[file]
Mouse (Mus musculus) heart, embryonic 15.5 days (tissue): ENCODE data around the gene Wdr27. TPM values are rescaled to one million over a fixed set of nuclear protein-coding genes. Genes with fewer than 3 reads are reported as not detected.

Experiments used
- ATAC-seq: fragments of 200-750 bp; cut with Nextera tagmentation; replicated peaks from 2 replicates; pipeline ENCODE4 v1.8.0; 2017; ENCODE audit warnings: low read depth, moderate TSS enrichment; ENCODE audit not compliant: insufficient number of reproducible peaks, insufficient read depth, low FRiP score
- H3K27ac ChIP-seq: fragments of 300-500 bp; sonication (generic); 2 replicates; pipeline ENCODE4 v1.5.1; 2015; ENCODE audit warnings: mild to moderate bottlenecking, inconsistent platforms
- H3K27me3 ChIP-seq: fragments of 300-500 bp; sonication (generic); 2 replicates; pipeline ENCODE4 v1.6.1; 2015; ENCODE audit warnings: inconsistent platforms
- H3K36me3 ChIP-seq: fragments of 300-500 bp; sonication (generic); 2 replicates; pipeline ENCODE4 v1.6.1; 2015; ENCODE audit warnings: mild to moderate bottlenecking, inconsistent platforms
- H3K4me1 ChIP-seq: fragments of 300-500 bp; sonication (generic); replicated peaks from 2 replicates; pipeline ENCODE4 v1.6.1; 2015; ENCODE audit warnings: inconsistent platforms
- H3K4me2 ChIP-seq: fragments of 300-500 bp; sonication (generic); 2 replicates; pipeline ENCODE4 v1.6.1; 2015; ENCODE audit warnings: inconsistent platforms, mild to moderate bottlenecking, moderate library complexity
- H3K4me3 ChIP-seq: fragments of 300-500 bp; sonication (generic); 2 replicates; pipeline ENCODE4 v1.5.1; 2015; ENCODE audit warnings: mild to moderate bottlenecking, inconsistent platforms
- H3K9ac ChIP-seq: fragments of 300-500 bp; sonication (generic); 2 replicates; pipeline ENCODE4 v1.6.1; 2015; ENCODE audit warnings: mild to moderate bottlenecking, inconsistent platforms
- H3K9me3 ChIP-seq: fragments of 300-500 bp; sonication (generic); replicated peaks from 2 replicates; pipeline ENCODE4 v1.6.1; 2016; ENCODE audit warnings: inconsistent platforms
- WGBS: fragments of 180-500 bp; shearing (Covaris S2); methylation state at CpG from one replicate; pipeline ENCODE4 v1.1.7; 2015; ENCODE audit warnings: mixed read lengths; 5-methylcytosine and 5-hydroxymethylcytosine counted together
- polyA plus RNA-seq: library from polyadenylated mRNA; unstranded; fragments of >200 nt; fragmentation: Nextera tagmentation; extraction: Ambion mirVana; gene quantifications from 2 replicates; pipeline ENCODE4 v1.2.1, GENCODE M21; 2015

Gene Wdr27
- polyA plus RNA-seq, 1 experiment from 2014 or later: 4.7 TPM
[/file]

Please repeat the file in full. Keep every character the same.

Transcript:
Mouse (Mus musculus) heart, embryonic 15.5 days (tissue): ENCODE data around the gene Wdr27. TPM values are rescaled to one million over a fixed set of nuclear protein-coding genes. Genes with fewer than 3 reads are reported as not detected.

Experiments used
- ATAC-seq: fragments of 200-750 bp; cut with Nextera tagmentation; replicated peaks from 2 replicates; pipeline ENCODE4 v1.8.0; 2017; ENCODE audit warnings: low read depth, moderate TSS enrichment; ENCODE audit not compliant: insufficient number of reproducible peaks, insufficient read depth, low FRiP score
- H3K27ac ChIP-seq: fragments of 300-500 bp; sonication (generic); 2 replicates; pipeline ENCODE4 v1.5.1; 2015; ENCODE audit warnings: mild to moderate bottlenecking, inconsistent platforms
- H3K27me3 ChIP-seq: fragments of 300-500 bp; sonication (generic); 2 replicates; pipeline ENCODE4 v1.6.1; 2015; ENCODE audit warnings: inconsistent platforms
- H3K36me3 ChIP-seq: fragments of 300-500 bp; sonication (generic); 2 replicates; pipeline ENCODE4 v1.6.1; 2015; ENCODE audit warnings: mild to moderate bottlenecking, inconsistent platforms
- H3K4me1 ChIP-seq: fragments of 300-500 bp; sonication (generic); replicated peaks from 2 replicates; pipeline ENCODE4 v1.6.1; 2015; ENCODE audit warnings: inconsistent platforms
- H3K4me2 ChIP-seq: fragments of 300-500 bp; sonication (generic); 2 replicates; pipeline ENCODE4 v1.6.1; 2015; ENCODE audit warnings: inconsistent platforms, mild to moderate bottlenecking, moderate library complexity
- H3K4me3 ChIP-seq: fragments of 300-500 bp; sonication (generic); 2 replicates; pipeline ENCODE4 v1.5.1; 2015; ENCODE audit warnings: mild to moderate bottlenecking, inconsistent platforms
- H3K9ac ChIP-seq: fragments of 300-500 bp; sonication (generic); 2 replicates; pipeline ENCODE4 v1.6.1; 2015; ENCODE audit warnings: mild to moderate bottlenecking, inconsistent platforms
- H3K9me3 ChIP-seq: fragments of 300-500 bp; sonication (generic); replicated peaks from 2 replicates; pipeline ENCODE4 v1.6.1; 2016; ENCODE audit warnings: inconsistent platforms
- WGBS: fragments of 180-500 bp; shearing (Covaris S2); methylation state at CpG from one replicate; pipeline ENCODE4 v1.1.7; 2015; ENCODE audit warnings: mixed read lengths; 5-methylcytosine and 5-hydroxymethylcytosine counted together
- polyA plus RNA-seq: library from polyadenylated mRNA; unstranded; fragments of >200 nt; fragmentation: Nextera tagmentation; extraction: Ambion mirVana; gene quantifications from 2 replicates; pipeline ENCODE4 v1.2.1, GENCODE M21; 2015

Gene Wdr27
- polyA plus RNA-seq, 1 experiment from 2014 or later: 4.7 TPM